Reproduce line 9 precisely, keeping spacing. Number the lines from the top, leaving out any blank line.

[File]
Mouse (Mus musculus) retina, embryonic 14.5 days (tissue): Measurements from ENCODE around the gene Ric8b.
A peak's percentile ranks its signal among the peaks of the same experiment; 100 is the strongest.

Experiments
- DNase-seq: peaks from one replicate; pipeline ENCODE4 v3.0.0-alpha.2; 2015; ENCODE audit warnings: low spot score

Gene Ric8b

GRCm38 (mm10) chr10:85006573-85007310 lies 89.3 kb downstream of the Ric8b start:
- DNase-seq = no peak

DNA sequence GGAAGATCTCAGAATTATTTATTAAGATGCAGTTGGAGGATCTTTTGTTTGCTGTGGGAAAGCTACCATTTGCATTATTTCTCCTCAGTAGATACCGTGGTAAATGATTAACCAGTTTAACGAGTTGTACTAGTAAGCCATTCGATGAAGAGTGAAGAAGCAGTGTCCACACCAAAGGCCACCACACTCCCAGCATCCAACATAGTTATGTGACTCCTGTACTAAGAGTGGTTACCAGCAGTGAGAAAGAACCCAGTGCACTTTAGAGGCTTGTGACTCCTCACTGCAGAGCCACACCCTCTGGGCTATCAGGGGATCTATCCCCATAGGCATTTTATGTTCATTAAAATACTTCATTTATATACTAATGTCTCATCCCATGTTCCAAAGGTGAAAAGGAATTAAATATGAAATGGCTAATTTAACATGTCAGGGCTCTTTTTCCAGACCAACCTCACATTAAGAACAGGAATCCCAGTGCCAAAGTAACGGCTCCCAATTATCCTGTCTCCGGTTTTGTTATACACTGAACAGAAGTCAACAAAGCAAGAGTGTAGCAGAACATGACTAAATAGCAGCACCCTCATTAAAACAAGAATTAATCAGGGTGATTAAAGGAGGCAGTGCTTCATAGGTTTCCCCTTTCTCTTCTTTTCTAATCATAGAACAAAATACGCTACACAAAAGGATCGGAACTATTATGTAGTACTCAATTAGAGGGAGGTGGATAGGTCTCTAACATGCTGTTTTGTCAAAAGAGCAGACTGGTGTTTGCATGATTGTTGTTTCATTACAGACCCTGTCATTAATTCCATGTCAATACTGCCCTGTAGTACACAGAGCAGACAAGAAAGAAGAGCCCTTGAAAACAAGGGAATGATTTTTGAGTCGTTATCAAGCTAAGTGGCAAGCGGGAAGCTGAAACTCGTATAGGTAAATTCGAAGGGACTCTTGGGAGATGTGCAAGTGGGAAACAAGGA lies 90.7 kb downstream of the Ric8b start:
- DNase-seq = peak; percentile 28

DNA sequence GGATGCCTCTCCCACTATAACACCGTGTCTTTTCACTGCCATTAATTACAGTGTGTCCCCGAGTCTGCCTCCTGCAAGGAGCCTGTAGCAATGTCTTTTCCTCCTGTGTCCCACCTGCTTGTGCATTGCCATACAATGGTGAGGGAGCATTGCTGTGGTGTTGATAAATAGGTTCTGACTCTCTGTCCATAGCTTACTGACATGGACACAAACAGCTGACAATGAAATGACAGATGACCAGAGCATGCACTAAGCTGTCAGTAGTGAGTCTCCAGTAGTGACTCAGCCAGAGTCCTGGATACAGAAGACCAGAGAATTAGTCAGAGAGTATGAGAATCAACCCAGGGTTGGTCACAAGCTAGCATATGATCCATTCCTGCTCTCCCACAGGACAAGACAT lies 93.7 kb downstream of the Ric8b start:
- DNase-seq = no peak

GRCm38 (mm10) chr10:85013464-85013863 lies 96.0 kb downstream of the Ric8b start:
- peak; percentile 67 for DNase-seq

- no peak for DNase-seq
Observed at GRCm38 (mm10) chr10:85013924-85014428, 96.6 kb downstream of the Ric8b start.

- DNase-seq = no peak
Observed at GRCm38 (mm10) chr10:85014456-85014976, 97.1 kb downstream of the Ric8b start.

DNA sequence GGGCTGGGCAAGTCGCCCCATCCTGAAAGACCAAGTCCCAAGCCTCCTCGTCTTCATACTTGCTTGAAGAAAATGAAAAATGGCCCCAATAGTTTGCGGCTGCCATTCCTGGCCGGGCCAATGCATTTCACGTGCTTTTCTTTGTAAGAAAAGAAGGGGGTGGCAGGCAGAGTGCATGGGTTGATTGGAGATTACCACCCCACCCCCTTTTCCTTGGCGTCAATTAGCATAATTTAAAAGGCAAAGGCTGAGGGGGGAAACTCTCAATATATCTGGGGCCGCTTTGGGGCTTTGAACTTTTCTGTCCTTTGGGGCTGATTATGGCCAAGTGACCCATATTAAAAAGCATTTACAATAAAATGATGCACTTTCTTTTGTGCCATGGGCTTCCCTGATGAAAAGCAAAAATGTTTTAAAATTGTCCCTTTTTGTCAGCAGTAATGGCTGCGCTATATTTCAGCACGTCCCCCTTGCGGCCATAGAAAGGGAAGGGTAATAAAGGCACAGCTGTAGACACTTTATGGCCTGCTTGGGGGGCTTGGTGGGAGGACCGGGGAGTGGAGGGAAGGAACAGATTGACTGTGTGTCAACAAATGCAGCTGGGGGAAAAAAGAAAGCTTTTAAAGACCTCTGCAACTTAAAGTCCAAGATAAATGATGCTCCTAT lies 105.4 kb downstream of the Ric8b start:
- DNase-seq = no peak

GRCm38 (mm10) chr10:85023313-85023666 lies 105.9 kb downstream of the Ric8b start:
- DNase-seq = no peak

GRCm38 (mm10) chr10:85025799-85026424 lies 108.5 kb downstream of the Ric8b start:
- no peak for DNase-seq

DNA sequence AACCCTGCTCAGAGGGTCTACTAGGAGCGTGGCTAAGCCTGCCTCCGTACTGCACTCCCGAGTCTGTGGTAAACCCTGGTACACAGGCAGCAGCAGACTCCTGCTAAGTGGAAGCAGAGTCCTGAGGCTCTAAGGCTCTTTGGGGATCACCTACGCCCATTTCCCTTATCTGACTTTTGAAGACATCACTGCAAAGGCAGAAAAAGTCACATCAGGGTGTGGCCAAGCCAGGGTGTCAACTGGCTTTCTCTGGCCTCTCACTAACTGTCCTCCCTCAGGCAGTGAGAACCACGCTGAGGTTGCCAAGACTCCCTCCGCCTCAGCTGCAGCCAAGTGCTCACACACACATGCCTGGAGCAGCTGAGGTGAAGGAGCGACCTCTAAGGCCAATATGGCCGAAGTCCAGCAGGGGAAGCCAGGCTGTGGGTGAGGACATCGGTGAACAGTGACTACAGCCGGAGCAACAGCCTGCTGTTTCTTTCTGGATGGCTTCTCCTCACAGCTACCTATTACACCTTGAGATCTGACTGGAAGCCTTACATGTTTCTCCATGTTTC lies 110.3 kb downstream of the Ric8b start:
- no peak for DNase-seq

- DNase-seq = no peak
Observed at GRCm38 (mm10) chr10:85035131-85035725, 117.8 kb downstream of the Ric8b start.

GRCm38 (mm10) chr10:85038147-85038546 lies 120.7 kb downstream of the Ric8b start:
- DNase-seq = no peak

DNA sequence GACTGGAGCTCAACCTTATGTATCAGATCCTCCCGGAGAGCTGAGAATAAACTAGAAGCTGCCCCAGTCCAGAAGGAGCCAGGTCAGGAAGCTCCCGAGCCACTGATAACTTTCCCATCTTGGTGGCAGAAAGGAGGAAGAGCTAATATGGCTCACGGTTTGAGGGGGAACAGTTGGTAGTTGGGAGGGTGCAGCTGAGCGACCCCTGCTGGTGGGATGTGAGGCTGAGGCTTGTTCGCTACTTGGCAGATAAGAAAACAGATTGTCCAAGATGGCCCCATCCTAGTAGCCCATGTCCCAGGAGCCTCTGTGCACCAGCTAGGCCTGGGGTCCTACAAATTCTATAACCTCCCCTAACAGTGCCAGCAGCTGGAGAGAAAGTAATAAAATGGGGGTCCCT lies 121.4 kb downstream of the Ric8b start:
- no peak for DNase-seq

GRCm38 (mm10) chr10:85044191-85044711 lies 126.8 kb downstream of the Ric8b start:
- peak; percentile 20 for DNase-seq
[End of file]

- DNase-seq = peak; percentile 28